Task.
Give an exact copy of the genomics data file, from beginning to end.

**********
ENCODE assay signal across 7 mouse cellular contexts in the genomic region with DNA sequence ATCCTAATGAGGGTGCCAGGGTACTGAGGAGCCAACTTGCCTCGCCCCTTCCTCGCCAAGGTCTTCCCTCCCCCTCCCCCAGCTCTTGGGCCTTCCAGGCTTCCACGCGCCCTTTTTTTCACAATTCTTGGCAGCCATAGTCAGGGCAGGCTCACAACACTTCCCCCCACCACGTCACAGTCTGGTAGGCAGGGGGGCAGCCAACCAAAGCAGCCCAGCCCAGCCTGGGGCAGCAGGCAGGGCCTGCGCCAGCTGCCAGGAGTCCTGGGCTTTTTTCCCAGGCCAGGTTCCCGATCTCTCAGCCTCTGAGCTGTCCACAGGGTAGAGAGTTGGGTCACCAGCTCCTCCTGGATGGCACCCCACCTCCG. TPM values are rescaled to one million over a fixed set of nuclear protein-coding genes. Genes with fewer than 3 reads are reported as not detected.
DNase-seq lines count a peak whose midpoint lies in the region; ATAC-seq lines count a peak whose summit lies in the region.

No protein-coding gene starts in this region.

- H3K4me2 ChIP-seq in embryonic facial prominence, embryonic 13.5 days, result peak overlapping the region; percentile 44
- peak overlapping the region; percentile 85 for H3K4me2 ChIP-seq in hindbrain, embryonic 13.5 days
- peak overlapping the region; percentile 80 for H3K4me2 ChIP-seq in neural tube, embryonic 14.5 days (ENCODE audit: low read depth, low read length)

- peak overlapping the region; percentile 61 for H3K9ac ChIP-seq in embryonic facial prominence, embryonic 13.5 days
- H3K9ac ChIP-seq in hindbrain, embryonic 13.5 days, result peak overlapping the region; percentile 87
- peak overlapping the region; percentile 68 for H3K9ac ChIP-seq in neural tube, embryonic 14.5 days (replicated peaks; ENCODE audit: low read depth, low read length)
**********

ENCODE assay signal across 7 mouse cellular contexts in the genomic region with DNA sequence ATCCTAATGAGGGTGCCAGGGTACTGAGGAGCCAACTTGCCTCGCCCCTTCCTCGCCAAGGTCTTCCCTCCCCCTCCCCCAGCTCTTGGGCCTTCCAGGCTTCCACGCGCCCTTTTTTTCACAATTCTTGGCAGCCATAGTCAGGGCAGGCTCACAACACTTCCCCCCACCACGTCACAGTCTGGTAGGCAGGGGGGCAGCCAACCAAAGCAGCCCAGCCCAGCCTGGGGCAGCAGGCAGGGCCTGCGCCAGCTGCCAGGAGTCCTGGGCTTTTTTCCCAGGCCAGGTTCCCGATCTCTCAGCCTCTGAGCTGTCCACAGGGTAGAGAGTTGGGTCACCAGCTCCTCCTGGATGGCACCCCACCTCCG. TPM values are rescaled to one million over a fixed set of nuclear protein-coding genes. Genes with fewer than 3 reads are reported as not detected.
DNase-seq lines count a peak whose midpoint lies in the region; ATAC-seq lines count a peak whose summit lies in the region.

No protein-coding gene starts in this region.

- H3K4me2 ChIP-seq in embryonic facial prominence, embryonic 13.5 days, result peak overlapping the region; percentile 44
- peak overlapping the region; percentile 85 for H3K4me2 ChIP-seq in hindbrain, embryonic 13.5 days
- peak overlapping the region; percentile 80 for H3K4me2 ChIP-seq in neural tube, embryonic 14.5 days (ENCODE audit: low read depth, low read length)

- peak overlapping the region; percentile 61 for H3K9ac ChIP-seq in embryonic facial prominence, embryonic 13.5 days
- H3K9ac ChIP-seq in hindbrain, embryonic 13.5 days, result peak overlapping the region; percentile 87
- peak overlapping the region; percentile 68 for H3K9ac ChIP-seq in neural tube, embryonic 14.5 days (replicated peaks; ENCODE audit: low read depth, low read length)